Vertebrate Pest Conference Proceedings collection

 

Date of this Version

March 1972

Abstract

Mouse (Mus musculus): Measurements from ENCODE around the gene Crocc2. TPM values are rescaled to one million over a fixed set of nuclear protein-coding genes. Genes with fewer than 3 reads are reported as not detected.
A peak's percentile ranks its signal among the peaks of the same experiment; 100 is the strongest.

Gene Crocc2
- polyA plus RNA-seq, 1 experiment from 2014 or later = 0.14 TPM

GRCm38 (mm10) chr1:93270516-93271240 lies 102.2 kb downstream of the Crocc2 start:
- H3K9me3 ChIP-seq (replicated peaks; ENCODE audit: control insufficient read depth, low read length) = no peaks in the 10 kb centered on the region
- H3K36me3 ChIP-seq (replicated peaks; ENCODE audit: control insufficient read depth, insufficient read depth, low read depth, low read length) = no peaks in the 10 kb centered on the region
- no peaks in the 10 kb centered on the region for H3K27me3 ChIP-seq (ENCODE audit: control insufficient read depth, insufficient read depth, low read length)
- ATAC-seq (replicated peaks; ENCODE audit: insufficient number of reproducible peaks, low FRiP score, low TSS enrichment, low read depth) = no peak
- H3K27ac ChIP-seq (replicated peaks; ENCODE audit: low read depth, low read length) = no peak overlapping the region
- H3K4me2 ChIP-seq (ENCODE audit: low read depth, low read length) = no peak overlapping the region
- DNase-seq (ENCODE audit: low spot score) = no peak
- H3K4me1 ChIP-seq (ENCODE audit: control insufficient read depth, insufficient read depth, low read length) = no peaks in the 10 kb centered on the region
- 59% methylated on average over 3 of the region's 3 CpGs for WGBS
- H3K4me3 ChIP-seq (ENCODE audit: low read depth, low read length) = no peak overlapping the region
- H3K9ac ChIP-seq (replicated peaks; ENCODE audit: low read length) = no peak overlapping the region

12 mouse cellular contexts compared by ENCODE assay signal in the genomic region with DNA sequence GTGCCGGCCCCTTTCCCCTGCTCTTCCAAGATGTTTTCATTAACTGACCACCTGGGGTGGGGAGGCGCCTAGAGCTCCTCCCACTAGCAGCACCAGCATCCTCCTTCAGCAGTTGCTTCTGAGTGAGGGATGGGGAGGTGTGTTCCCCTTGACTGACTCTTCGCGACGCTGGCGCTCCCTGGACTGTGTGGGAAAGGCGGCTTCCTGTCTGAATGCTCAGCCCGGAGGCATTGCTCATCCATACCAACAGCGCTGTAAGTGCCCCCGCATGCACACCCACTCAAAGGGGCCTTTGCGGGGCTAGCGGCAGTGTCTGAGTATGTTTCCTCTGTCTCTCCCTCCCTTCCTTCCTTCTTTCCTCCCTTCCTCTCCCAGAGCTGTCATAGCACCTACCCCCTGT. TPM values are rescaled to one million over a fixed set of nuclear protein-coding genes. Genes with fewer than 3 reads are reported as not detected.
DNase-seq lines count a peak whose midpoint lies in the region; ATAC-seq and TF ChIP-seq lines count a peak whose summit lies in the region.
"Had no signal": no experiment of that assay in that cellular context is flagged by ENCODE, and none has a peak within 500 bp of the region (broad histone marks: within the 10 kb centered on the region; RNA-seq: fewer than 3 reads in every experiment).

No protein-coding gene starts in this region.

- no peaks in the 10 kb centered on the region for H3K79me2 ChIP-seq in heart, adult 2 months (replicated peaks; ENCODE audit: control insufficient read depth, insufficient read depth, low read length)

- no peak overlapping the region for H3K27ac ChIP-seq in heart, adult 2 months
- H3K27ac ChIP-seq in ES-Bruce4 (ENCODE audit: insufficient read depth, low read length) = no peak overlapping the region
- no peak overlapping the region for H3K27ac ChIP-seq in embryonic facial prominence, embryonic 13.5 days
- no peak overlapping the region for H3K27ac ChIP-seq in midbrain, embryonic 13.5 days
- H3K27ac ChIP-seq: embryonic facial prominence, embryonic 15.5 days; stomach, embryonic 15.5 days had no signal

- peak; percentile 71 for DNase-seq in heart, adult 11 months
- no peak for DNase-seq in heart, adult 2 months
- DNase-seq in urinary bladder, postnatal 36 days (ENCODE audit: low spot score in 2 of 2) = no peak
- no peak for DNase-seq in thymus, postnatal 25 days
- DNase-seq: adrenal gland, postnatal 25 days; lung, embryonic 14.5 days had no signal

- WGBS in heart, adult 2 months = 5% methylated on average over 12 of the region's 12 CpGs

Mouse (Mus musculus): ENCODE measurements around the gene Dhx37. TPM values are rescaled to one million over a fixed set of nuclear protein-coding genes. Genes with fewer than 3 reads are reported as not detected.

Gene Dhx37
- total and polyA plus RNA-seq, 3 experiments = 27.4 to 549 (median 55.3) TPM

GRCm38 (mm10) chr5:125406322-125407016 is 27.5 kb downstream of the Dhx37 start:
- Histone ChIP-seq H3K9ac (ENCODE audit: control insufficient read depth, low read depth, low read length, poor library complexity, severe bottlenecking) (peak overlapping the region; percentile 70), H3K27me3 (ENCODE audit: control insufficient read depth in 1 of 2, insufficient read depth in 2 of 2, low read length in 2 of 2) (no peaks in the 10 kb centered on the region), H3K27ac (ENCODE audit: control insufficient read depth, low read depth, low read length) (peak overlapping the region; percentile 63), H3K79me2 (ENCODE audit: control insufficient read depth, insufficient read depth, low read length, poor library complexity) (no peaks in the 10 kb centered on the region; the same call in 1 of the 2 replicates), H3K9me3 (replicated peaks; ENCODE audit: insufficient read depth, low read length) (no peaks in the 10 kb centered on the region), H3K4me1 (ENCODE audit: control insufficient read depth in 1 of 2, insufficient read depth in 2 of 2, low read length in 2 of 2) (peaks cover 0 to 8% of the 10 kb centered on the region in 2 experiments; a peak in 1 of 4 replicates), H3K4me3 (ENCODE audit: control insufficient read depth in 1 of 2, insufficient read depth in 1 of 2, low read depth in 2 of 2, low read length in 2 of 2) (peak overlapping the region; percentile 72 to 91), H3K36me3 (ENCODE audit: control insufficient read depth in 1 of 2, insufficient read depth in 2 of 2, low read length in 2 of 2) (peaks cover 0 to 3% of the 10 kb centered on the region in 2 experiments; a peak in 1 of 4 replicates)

It seems explicitly evident that animal control practices must now, and especially in the future, emphasize fuller appreciation of the habits of each kind of animal. Further, this will require consideration be given to behavioral aspects as expressed by a population as a whole of a given species, as well as each individual animal within that population. Animals react with one another and with all characteristics of their environment; and, this in turn results in an identifiable reaction or behavior of each population as a unit of social organization. Although within broad limits some aspects of these responses, whether individual or group, are reasonably predictable, many are not. But, in this day of stringent regulations on food contamination and methods of controlling pests, "reasonably predictable" is no longer acceptable. The near-perfect, if actually not the perfect, technique is becoming a requirement. Therefore, to approach this level of success, one must attempt to interpret the behavior of each mouse and/or population in every infestation.